The global health landscape is undergoing a set of rapid and profound transitions that threaten to stall or even derail progress in global health improvement. The 4Ds project analyzes four of these major, inter-linked transitions—shifts in diseases, demography, development assistance for health (DAH), and domestic health financing:
- The global burden of disease is shifting away from infections to non-communicable diseases and injuries, although there is still an “unfinished agenda” of mortality in poor populations from infections and maternal and child health conditions
- There is a demographic transition involving ageing populations coupled with a bulge in the adolescent band of the population pyramid (the “youth bulge”); in some middle-income countries (MICs), like Jordan and Lebanon, migration related to conflict is also affecting this transition
- Over the next few years, more than a dozen MICs will graduate from multilateral DAH, even though many still have large pockets of poverty and high mortality and may have insufficient domestic capacity to tackle these challenges without external assistance
- It will cost low-income countries (LICs) and MICs an additional $371 billion annually in health spending by 2030 to reach the health-related Sustainable Development Goal targets, which will require a shift towards domestic financing of health; massively increased domestic financing will be needed, yet many countries have so far seen little mobilization of domestic resources for health.
Maintaining continued global health progress—and certainly achieving an acceleration in progress—will depend on how domestic and international health policymakers navigate these four critical transitions. These transitions cannot be managed in isolation as they are so closely tied with each other. All countries need an overarching, “joined up” strategic approach to transition that takes into account the likely shifts in disease burden and demography, how these shifts will affect health financing needs, and the mechanisms for meeting these needs.
The 4Ds project aims to generate data, evidence, and analysis to support policymakers in developing such a “joined” up strategy. Our center is partnering with universities, think tanks, and ministries of health and finance in six transitioning MICs: Ghana, India (focusing on Uttar Pradesh state), Kenya, Myanmar, Nigeria, and Sri Lanka.
Shashika Bandara, Center for Policy Impact in Global Health
Ipchita Bharali, Center for Policy Impact in Global Health
Siddharth Dixit, Center for Policy Impact in Global Health
Hanna Huffstetler, Center for Policy Impact in Global Health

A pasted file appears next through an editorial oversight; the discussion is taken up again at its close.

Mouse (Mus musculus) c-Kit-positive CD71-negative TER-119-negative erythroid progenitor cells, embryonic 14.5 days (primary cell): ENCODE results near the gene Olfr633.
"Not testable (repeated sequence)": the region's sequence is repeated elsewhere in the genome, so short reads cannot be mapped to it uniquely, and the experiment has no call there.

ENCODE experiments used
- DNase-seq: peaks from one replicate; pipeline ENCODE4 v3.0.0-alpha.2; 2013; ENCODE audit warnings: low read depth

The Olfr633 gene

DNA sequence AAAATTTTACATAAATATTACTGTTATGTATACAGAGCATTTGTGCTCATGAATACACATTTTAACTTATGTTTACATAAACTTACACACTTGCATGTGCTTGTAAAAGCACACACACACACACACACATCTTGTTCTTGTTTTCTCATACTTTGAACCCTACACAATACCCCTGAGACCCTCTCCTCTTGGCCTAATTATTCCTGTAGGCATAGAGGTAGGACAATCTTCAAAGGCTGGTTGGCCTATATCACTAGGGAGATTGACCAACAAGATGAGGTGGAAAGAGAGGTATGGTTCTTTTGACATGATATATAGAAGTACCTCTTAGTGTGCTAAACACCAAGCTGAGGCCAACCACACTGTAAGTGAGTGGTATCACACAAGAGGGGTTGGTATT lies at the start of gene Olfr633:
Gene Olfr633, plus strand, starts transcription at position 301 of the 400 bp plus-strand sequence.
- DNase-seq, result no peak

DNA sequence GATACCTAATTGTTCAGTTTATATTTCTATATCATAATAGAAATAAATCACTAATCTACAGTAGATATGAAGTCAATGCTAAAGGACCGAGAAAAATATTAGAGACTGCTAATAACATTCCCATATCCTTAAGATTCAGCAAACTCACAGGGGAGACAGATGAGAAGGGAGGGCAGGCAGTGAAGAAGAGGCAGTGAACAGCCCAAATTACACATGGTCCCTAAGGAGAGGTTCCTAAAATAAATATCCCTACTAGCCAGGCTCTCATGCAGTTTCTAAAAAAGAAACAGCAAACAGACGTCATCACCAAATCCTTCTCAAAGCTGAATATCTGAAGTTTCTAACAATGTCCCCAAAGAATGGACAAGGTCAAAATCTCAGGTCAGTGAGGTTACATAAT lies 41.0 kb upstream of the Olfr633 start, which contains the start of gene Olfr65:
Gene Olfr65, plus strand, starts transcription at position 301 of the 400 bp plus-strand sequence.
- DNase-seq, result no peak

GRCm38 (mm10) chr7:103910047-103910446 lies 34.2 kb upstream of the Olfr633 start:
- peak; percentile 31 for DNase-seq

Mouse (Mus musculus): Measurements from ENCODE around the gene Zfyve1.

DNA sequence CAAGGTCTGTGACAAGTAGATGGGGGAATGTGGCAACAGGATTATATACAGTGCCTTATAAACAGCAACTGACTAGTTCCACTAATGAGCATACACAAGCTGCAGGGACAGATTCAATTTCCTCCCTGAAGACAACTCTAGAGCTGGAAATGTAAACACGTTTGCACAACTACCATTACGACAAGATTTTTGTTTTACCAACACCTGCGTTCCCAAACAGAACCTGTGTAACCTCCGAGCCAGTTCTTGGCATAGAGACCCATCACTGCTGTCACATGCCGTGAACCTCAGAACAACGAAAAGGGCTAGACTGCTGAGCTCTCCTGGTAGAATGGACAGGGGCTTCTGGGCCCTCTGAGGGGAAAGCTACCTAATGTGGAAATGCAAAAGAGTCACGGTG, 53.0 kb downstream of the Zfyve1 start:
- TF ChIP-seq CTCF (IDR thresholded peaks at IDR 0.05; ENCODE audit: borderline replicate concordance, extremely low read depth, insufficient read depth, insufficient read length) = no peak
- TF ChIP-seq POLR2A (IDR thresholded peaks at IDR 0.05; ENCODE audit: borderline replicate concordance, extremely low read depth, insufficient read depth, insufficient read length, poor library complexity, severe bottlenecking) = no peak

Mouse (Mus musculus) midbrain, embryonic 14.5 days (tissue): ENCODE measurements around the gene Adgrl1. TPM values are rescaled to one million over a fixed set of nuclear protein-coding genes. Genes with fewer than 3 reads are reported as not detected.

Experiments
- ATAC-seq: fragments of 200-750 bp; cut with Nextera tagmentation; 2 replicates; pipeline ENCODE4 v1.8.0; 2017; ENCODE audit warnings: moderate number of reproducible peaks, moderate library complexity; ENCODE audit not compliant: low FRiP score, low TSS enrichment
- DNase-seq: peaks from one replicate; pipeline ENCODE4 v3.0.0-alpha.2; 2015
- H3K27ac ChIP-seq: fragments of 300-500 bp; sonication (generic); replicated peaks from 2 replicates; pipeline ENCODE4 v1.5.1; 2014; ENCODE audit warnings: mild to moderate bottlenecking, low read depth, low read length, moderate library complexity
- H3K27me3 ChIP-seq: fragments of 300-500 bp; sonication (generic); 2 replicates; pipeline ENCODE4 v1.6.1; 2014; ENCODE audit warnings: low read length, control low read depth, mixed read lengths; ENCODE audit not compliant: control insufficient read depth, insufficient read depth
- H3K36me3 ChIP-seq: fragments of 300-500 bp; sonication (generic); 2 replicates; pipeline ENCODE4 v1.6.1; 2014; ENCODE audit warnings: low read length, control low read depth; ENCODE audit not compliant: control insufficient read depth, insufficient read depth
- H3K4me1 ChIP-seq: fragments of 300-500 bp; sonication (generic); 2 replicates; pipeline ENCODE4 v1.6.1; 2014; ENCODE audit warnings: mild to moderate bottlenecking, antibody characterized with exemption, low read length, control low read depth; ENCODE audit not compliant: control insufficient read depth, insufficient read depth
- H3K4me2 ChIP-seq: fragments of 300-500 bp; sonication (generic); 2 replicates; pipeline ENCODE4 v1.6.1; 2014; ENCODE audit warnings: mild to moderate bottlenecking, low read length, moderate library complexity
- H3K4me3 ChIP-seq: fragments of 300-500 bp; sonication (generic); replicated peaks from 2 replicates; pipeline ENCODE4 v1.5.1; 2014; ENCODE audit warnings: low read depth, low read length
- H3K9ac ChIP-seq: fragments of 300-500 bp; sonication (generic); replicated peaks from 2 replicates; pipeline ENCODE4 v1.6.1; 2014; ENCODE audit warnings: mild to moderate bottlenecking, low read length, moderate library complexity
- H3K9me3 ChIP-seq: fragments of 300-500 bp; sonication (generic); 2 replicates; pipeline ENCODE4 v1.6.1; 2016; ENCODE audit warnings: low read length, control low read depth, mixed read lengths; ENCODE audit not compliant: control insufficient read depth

Wenhui Mao, Center for Policy Impact in Global Health
Kaci Kennedy McDade, Center for Policy Impact in Global Health
Osondu Ogbuoji, Center for Policy Impact in Global Health
Gavin Yamey, Center for Policy Impact in Global Health
Click here to see our publications on how donors are approaching transition from aid. Over the next few years, more than a dozen MICs will graduate from multilateral DAH, even though many still have large pockets of poverty and high mortality and may have insufficient domestic capacity to tackle these challenges without external assistance.
Oladele TT, Olakunde BO, Oladele EA, Ogbuoji O, Yamey G. The impact of COVID-19 on HIV financing in Nigeria: a call for proactive measures. BMJ Global Health. 2020;5:e002718. Available at: https://gh.bmj.com/content/5/5/e002718
Yamey G, Ogbuoji O, Nonvignon J. Middle-income countries graduating from health aid: transforming daunting challenges into smooth transitions. PLoSMed. 2019; 16(6):e1002837. Available from: https://journals.plos.org/plosmedicine/article?id=10.1371/journal.pmed.1002837
Bandara S, Huffstetler H, McDade KK, Mao W. The “4Ds” that threaten middle-income countries. The Center for Policy Impact in Global Health. Weblog. 2019. Available from: http://centerforpolicyimpact.org/2019/06/28/4ds-that-threaten-mics/
- Sarah Blodgett Bermeo, Associate Professor, Sanford School of Public Policy, Associate Professor of Political Science, Duke University
- Maria Eugenia Bonilla-Chacin, Chief Economist, GFF, World Bank
- Jesse Boardman Bump, Lecturer on Global Health Policy, Department of Global Health & Population, Harvard T.H. Chan School of Public Health
- Erica Field, Professor of Economics, Economics Department, Duke University
- Daniel Kress, Economist & Health Systems Expert, Former Senior Director, RTI & Deputy Director, Global Primary healthcare and Financing, Gates Foundation
- David McAdams, Professor at Business Administration & Economics, Duke Fuqua School of Business & Economics Department
- Myaing Nyunt, Associate Professor, Medicine and Global Health, Duke Global Health Institute (based in Myanmar/Duke)
- Jonathan Quick, Senior Fellow & former President and CEO, MSH, former Essential Medicines Director, WHO
- Helen Saxenian, Economist, R4D; Gavi consultant (Learning Network for Countries in Transition), formerly at World Bank
- Seth Terkper, Ghana’s former Finance Minister, Executive Director & Founder, PFM-TAX Africa Network
- Erik Wibbels, Robert O. Keohane Professor of Political Science, Duke University
- Albert G. Zeufack, Chief Economist for Africa, World Bank Group
This project is funded by the Bill & Melinda Gates Foundation.